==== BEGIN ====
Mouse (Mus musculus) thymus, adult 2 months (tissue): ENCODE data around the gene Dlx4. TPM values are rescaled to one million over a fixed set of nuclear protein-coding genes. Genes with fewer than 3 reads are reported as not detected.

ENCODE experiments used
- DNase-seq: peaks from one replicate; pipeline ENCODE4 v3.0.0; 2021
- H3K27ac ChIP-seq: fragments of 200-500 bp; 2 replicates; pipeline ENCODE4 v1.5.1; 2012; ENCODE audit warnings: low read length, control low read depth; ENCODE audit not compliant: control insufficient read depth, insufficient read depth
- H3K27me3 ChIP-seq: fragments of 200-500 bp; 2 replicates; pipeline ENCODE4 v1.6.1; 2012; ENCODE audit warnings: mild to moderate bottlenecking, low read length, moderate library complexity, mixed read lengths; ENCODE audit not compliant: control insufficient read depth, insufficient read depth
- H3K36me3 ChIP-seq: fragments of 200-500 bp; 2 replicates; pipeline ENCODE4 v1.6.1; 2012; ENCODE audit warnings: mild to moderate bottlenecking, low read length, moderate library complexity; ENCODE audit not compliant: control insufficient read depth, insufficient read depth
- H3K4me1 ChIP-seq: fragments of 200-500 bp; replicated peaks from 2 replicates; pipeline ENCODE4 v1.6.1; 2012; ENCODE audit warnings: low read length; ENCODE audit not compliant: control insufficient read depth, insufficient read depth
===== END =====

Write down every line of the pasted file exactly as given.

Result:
Mouse (Mus musculus) thymus, adult 2 months (tissue): ENCODE data around the gene Dlx4. TPM values are rescaled to one million over a fixed set of nuclear protein-coding genes. Genes with fewer than 3 reads are reported as not detected.

ENCODE experiments used
- DNase-seq: peaks from one replicate; pipeline ENCODE4 v3.0.0; 2021
- H3K27ac ChIP-seq: fragments of 200-500 bp; 2 replicates; pipeline ENCODE4 v1.5.1; 2012; ENCODE audit warnings: low read length, control low read depth; ENCODE audit not compliant: control insufficient read depth, insufficient read depth
- H3K27me3 ChIP-seq: fragments of 200-500 bp; 2 replicates; pipeline ENCODE4 v1.6.1; 2012; ENCODE audit warnings: mild to moderate bottlenecking, low read length, moderate library complexity, mixed read lengths; ENCODE audit not compliant: control insufficient read depth, insufficient read depth
- H3K36me3 ChIP-seq: fragments of 200-500 bp; 2 replicates; pipeline ENCODE4 v1.6.1; 2012; ENCODE audit warnings: mild to moderate bottlenecking, low read length, moderate library complexity; ENCODE audit not compliant: control insufficient read depth, insufficient read depth
- H3K4me1 ChIP-seq: fragments of 200-500 bp; replicated peaks from 2 replicates; pipeline ENCODE4 v1.6.1; 2012; ENCODE audit warnings: low read length; ENCODE audit not compliant: control insufficient read depth, insufficient read depth